Apple’s Stock Price: 6-to-1 Split and Headed to the DJIA?

Hola Todos!

Financially speaking, Apple has certainly earned the right to be considered for the Dow Jones Industrial Average and Paul R. La Monica of CNNmoney.com makes a solid case for Apple’s inclusion (click here).  The current tech companies on the DJIA include struggling Cisco and HP, as well as, the stronger set of IBM, Microsoft, and Intel.

One major issue that would prevent Apple from joining the DJIA is that the Dow is a price-weighted average and not a market cap-weighted index like the S&P 500 or the NASDAQ Composite.  With Apple’s share price hovering around $600, Apple would skew the Dow too much at its current price but a 6-to-1 split could rectify that.

The question remains however, does CEO Tim Cook want to steer Apple in the DJIA direction?  While there is no question that Mr. Cook is doing things a bit differently than Mr. Jobs (dividends for instance), but I have listened to Mr. Cook on a number of earnings calls and I’m not even sure I would even use the word “lukewarm” to describe his interest on this issue when probed by the analysts.

There is no question, just like Mr. Jobs, that Mr. Cook’s #1 focus is on Apple’s products and not Wall Street.  My though is unless there is a strategic reason or positioning that Apple wants to achieve, Mr. Cook will not distract Apple from its main focus: products.  And with all that is rumored on Apple’s plate for the remainder of this year (click here), Apple probably does not want to be distracted.  Moreover, Apple does one or two major things at a time, and I doubt that this is #1 or #2 over the next 6 months.

Something to think about today…

Best regards,

Dr. Dan-o

 

Daniel M. Ladik, PhD

Associate Professor of Marketing

Stillman School of Business

Seton Hall University

 

 

 

How High (or Low) will Apple’s Stock Go?: Commentary on Q3 Results

Hola Todos!

I think the headline from yesterday’s AllthingsD blog says it all: “Apple Earnings: a Bummer, Not a Beat” (click here).  While Apple hit their very conservative guidance, it was only the second time in 39 quarters the company reported results that missed analysts’ profit and revenue expectations (click here for The Wall Street Journal details).  Apple’s stock dropped about $30 dollars or around 5% in after hours trading yesterday.

At center stage and Apple’s main issue were sales for iPhone have slowed down much more that expected and at the moment, iPhone drives sales and margin for the entire firm.  Apple sold 26 million iPhones in its quarter ended June 30, a 28% increase from the same quarter a year ago but down from the 35.1 million sold in the prior quarter this year.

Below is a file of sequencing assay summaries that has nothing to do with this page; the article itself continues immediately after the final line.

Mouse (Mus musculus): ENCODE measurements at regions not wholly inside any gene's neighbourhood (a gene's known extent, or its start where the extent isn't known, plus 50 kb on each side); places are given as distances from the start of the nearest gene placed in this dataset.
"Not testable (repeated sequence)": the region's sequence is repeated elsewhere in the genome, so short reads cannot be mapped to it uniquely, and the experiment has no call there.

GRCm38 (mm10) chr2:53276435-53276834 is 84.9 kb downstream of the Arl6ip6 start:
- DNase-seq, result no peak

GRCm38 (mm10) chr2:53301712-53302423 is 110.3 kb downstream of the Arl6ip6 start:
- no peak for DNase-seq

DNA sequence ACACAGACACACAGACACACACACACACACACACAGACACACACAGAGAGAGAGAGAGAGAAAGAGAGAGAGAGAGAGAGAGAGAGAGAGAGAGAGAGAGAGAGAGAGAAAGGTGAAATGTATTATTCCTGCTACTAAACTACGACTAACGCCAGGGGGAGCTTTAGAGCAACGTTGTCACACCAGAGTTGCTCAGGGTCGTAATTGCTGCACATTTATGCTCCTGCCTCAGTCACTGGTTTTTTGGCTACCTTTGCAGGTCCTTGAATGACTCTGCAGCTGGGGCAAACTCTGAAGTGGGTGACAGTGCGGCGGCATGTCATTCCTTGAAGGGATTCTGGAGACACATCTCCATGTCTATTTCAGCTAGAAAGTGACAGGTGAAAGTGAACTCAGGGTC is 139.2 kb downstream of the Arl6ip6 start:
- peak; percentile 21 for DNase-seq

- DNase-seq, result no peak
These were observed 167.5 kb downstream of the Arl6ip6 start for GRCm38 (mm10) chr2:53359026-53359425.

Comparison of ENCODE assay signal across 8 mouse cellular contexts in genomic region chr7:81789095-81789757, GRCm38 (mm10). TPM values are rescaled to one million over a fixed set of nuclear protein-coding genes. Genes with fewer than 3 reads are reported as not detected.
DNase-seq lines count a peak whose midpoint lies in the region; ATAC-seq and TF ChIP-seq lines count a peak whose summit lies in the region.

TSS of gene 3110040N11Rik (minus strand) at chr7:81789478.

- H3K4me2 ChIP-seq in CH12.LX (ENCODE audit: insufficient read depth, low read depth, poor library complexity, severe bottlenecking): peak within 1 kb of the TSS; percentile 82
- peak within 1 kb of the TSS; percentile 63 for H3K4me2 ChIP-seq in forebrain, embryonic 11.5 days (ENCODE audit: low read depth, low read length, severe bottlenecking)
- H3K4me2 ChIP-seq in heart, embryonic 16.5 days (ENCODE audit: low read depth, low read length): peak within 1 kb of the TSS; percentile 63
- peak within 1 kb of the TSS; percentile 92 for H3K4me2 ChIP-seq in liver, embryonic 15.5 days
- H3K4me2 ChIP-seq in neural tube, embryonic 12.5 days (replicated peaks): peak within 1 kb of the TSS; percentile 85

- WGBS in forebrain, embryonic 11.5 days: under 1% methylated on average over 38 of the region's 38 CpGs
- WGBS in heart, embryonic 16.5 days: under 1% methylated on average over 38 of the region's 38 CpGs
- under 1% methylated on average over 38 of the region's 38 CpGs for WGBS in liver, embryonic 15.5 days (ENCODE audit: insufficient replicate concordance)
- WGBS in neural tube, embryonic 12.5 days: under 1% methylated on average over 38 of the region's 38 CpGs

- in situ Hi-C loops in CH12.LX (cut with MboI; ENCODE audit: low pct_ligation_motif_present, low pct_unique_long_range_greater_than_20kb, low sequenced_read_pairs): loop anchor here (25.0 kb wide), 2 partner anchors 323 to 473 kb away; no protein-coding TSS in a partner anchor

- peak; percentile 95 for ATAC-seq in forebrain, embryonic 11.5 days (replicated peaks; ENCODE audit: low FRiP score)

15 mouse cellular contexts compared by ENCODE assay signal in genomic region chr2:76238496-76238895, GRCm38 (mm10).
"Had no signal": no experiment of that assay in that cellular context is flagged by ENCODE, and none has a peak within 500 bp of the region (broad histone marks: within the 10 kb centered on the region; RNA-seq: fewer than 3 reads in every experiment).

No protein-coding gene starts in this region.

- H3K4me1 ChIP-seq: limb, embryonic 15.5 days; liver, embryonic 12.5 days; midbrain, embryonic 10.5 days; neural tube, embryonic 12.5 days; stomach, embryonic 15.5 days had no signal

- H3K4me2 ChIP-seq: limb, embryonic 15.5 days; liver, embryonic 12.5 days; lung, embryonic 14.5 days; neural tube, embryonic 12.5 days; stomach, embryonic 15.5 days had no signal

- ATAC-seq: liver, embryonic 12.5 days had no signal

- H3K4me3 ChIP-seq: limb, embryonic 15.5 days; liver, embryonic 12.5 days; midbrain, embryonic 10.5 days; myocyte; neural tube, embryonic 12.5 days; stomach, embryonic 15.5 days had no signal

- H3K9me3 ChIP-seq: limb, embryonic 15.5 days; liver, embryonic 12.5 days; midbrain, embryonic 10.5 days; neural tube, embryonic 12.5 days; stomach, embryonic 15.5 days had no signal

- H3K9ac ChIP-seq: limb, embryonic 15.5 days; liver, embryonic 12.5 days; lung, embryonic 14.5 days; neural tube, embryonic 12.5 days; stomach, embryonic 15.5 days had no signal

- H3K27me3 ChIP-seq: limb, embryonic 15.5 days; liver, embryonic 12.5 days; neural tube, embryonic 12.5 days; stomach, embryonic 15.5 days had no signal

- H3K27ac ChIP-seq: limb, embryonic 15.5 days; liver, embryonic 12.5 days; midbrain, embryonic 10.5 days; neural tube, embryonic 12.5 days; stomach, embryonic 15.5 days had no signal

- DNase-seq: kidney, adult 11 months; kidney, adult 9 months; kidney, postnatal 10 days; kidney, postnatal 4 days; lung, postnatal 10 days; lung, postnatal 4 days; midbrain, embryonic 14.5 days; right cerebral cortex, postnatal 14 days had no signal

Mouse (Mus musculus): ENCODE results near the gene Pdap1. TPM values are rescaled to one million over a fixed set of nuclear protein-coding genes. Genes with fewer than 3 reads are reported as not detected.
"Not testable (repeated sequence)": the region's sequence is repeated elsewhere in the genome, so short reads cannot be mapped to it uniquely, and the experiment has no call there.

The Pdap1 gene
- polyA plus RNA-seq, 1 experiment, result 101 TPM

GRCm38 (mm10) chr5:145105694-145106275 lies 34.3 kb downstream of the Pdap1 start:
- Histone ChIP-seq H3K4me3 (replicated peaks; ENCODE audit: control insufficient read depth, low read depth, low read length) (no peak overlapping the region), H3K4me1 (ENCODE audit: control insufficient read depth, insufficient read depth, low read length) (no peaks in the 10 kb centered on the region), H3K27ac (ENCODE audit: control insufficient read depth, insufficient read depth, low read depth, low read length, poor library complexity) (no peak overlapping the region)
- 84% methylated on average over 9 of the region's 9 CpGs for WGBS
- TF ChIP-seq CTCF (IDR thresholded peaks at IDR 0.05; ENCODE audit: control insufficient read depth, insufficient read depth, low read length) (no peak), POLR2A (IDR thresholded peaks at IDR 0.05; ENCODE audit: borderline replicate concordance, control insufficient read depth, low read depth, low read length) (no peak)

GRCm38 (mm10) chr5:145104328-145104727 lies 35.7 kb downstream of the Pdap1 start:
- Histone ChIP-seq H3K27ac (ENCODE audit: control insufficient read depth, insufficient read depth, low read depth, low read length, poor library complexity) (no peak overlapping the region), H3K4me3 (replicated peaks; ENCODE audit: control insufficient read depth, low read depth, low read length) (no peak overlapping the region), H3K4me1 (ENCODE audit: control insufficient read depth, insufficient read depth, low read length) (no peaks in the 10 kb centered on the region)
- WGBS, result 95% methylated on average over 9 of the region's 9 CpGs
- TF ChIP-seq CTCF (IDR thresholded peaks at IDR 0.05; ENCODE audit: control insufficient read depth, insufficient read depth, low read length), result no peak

Rumors, the strongest for any non-announced product I can think of in recent memory, have been rampant and many US consumers are holding out for this mythical iPhone 5.  Add that demand in Europe was weak and sales in China did not pick up the slack resulted in a bummer quarter for Apple’s standards.  As John Gruber of the Daring Fireball blog stated (click here), “It’s a testimony to just how remarkable Apple’s last few years have been that 23 percent year-over-year growth looks so bad on a chart.” Dan Frommer of blog SplatF does an excellent job graphically illustrating how Apple’s major product lines have trended in recent quarters (click here). I guess its not surprising that Apple pushed up the release for its new Mountain Lion OS (click here) for the day after the earnings call so that the business press will have something else to talk about other than Apple’s Q3 sales and earnings.

Philip Elmer-Dewitt of the Apple 2.0 blog is the best in the business on tracking Apple particularly on the financial side.  Click here for yesterday’s post earnings call commentary, click here for the amateurs vs. pros forecast analysis on Apple data, and click here for commentary from all the financial analysts thoughts on yesterday’s call details.

The bottom line is Apple was “bitten by the product transition bug” as stated by one of the analysts. Other than iPad, Macs got a major OS overhaul as well as significant product refresh, and everyone is waiting for a new form factor iPhone 5.  Moreover, the Apple TV rumors as well as a new 7-inch iPad mini are quite strong as well.  I feel the analysts are correct; Apple’s Q4 (July, August & September) will also be very soft.  However, Q1 (October, November & December), and Q2 (January, February, & March) should be back to Apple’s standards or better if we see at least two of the three rumored products (e.g., iPhone 5, Apple TV and/or iPad mini).  One of the analysts called this “the calm before the storm” and if I had the money, I’d buy now before some of these new products push the stock even higher.

 

Something to thing about today…

 

Best regards,

Dr. Dan-o

 

Daniel M. Ladik, PhD

Associate Professor of Marketing

Stillman School of Business

Seton Hall University